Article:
|US6622510 *||Nov 1, 2001||Sep 23, 2003||Grindmaster Crathco Systems, Inc.||Frozen beer product, method and apparatus|
|US6644506 *||Mar 1, 2002||Nov 11, 2003||Dr Er'ls Technology Llc||Promoting the purchase of, and visually verifying the authenticity of a mixed purchased beverage|
|US6695168||Jul 30, 2002||Feb 24, 2004||Shurflo Pump Mfg. Co., Inc.||Comestible fluid dispensing apparatus and method|
|US6745592||Nov 15, 2002||Jun 8, 2004||Grindmaster Corporation||Apparatus and method for dispensing a frozen alcoholic beverage|
|US8272535 *||Nov 18, 2009||Sep 25, 2012||Hon Hai Precision Industry Co., Ltd.||Feeding system|
|US8496141||Jul 8, 2009||Jul 30, 2013||H. C. Duke & Son Llc||Frozen confection machine having simultaneous dispensing of two flavors with clog inhibiting mechanism|
|US8893926 *||Sep 27, 2010||Nov 25, 2014||Cornelius, Inc.||Apparatus and method for cleaning and sanitizing a beverage dispenser|
|US8899063 *||Jan 19, 2012||Dec 2, 2014||Ugolini Spa||Machine for products such as ice creams, granita or frozen beverages|
|US20040144122 *||Jan 13, 2004||Jul 29, 2004||Holland Joseph Eugene||Frozen beverage apparatus|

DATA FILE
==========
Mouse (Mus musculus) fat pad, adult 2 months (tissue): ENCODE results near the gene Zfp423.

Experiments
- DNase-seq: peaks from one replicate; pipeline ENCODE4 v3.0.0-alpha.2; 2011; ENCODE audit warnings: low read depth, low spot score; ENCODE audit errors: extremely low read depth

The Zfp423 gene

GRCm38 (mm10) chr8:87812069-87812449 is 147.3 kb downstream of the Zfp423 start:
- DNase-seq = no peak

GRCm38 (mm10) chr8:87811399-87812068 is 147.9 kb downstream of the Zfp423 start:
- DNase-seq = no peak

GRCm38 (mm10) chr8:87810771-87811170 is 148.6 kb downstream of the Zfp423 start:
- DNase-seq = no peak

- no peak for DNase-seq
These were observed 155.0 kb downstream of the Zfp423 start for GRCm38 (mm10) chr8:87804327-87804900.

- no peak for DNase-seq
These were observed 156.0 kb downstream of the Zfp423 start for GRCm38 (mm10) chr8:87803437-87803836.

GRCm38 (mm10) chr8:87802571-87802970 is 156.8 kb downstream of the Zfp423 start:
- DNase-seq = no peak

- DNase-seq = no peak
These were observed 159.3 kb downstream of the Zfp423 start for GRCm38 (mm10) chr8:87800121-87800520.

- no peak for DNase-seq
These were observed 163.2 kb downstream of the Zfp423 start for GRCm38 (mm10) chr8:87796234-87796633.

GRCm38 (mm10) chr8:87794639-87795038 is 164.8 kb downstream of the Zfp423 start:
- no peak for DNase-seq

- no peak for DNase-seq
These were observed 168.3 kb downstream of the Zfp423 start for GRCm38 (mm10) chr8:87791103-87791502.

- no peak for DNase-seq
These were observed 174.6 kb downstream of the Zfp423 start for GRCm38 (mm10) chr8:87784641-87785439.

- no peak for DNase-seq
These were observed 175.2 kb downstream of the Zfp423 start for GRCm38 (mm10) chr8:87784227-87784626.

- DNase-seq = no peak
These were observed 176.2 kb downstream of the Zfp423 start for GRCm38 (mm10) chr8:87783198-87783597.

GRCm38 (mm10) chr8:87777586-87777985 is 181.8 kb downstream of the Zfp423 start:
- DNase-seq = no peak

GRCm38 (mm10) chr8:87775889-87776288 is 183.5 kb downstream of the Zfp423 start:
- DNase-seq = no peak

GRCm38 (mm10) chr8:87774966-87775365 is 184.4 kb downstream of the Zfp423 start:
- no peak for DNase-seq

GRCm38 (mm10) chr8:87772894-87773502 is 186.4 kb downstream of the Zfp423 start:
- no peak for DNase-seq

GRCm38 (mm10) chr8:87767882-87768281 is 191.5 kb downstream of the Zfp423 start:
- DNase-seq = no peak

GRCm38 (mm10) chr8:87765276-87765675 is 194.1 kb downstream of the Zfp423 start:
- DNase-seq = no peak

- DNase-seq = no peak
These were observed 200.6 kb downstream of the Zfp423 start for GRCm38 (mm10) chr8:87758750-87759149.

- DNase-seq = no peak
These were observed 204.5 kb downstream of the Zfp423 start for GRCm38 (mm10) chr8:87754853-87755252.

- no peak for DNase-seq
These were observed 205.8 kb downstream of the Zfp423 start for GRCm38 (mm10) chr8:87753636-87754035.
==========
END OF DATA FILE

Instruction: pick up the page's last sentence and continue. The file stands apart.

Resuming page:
|US20100163575 *||Nov 18, 2009||Jul 1, 2010||Hon Hai Precision Industry Co., Ltd.||Feeding system|
|US20110073618 *||Sep 27, 2010||Mar 31, 2011||Imi Cornelius Inc.||Apparatus and method for cleaning and sanitizing a beverage dispenser|
|US20110163127 *||Aug 22, 2008||Jul 7, 2011||Dibella-Lenaway Danielle||Beverage apparatus for preparing, storing, and dispensing infant formula|
|US20120210737 *||Oct 25, 2010||Aug 23, 2012||Giardino Nicholas M||Variable Differential and Offset Control for Refrigeration Systems|
|US20120234035 *||Sep 20, 2012||Ugolini Spa||Machine for products such as ice creams, granita or frozen beverages|
|CN101767405B||Dec 31, 2008||Apr 24, 2013||鸿富锦精密工业（深圳）有限公司||Feeding device|
|EP0287194A2 *||Feb 11, 1988||Oct 19, 1988||Diversey Corporation||Clean in place system|
|EP1179168A1 *||May 19, 2000||Feb 13, 2002||Specialty Equipment Companies, Inc.||Apparatus and a method for clean-in-place for a semi-frozen food dispensing machine|
|EP1190984A1 *||Sep 24, 2001||Mar 27, 2002||Imi Cornelius (Uk) Limited||Frozen beverage apparatus|